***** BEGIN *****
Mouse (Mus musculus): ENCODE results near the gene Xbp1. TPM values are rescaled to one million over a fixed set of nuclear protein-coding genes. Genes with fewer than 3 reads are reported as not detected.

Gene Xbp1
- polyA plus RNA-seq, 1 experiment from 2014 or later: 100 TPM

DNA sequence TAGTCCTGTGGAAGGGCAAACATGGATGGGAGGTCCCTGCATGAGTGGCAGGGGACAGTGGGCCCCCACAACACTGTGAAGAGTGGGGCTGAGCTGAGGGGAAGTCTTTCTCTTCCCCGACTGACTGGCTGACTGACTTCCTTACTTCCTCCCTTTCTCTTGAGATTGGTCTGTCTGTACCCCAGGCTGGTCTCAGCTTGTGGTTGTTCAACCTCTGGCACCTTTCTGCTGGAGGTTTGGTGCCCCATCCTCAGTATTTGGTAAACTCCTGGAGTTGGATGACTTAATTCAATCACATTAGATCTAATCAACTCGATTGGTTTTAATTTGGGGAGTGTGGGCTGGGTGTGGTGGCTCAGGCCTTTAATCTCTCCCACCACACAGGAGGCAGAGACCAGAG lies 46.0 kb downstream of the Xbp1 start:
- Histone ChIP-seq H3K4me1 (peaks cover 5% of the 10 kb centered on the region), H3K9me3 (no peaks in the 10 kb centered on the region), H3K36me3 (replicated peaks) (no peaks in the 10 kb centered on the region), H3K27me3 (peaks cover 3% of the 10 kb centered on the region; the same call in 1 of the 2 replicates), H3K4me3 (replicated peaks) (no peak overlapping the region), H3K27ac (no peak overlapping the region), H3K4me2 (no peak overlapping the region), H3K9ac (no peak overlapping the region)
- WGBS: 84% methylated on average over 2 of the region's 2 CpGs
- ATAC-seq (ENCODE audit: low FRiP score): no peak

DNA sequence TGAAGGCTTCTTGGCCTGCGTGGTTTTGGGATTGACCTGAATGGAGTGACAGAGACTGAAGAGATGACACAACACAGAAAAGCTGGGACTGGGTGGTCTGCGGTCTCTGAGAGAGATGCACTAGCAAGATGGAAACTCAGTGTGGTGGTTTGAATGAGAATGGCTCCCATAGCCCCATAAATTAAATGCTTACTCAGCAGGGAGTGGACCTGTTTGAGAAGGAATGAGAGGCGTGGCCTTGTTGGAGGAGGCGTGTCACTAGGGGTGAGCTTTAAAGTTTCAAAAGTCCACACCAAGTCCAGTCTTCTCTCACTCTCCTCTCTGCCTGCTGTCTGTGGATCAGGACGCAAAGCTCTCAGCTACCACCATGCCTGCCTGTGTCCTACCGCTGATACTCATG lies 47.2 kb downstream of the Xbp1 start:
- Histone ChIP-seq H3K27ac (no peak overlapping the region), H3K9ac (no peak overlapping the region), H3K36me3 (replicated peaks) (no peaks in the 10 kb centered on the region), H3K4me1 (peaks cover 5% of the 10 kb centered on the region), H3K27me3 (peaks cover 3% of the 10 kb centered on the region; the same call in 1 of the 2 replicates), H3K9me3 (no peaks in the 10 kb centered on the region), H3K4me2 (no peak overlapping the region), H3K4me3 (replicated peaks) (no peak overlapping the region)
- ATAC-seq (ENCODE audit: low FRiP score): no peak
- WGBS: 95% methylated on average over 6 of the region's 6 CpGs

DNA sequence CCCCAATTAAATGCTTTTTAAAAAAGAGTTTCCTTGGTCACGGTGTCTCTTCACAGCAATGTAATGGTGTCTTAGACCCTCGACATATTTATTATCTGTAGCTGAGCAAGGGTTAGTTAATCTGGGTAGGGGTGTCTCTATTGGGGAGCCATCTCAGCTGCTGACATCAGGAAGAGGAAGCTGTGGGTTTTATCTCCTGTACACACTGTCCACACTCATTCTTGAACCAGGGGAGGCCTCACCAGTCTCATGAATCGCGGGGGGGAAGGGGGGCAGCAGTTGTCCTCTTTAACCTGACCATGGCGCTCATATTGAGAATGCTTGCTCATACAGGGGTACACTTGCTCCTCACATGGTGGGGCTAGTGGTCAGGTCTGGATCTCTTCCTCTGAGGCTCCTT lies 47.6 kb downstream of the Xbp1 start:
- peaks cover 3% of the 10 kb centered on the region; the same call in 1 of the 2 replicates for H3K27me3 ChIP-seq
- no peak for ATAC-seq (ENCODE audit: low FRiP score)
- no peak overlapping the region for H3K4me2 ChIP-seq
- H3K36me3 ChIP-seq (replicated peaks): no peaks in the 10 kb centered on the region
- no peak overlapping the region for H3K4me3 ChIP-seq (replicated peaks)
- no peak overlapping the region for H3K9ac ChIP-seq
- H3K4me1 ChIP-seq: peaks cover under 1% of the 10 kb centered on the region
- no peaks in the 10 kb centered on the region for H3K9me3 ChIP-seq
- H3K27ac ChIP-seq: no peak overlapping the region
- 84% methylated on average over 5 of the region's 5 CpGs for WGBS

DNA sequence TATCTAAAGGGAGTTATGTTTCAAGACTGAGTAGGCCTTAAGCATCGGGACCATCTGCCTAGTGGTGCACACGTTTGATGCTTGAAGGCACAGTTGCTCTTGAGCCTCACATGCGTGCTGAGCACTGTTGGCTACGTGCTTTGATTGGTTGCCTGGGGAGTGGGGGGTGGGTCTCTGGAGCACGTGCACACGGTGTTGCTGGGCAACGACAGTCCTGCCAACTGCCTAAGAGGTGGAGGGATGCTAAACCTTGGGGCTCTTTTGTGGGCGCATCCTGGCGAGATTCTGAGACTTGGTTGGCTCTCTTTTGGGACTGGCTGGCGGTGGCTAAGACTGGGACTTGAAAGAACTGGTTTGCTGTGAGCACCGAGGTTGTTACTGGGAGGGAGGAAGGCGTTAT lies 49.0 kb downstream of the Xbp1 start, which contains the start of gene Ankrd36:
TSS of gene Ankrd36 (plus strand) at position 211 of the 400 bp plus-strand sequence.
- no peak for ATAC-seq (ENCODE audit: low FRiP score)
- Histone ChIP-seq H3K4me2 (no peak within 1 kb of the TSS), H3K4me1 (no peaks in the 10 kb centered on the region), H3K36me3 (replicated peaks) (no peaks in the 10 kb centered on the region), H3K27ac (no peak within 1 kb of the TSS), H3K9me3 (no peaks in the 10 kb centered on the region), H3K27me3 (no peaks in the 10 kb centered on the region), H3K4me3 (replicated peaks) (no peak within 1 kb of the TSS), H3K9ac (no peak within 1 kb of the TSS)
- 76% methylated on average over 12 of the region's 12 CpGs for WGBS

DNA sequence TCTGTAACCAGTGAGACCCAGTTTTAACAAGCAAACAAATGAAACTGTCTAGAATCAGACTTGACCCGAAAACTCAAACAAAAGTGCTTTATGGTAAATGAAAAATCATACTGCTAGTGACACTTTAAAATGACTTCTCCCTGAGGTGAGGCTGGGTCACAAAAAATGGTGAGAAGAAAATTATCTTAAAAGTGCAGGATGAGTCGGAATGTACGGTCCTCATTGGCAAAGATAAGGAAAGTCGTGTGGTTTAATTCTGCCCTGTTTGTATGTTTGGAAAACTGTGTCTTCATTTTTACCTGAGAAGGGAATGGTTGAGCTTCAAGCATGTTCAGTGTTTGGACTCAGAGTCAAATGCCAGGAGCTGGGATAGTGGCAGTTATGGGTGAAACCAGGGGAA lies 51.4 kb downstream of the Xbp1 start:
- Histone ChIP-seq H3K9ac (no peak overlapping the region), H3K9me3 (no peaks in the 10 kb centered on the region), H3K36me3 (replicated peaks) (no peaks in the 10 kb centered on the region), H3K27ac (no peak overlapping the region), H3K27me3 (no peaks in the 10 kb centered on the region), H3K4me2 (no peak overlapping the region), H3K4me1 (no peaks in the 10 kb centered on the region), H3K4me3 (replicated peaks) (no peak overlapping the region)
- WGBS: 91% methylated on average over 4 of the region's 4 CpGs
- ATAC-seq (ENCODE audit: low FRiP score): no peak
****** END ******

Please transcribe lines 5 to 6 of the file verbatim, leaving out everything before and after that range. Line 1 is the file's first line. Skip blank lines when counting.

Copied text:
- Histone ChIP-seq H3K4me1 (peaks cover 5% of the 10 kb centered on the region), H3K9me3 (no peaks in the 10 kb centered on the region), H3K36me3 (replicated peaks) (no peaks in the 10 kb centered on the region), H3K27me3 (peaks cover 3% of the 10 kb centered on the region; the same call in 1 of the 2 replicates), H3K4me3 (replicated peaks) (no peak overlapping the region), H3K27ac (no peak overlapping the region), H3K4me2 (no peak overlapping the region), H3K9ac (no peak overlapping the region)
- WGBS: 84% methylated on average over 2 of the region's 2 CpGs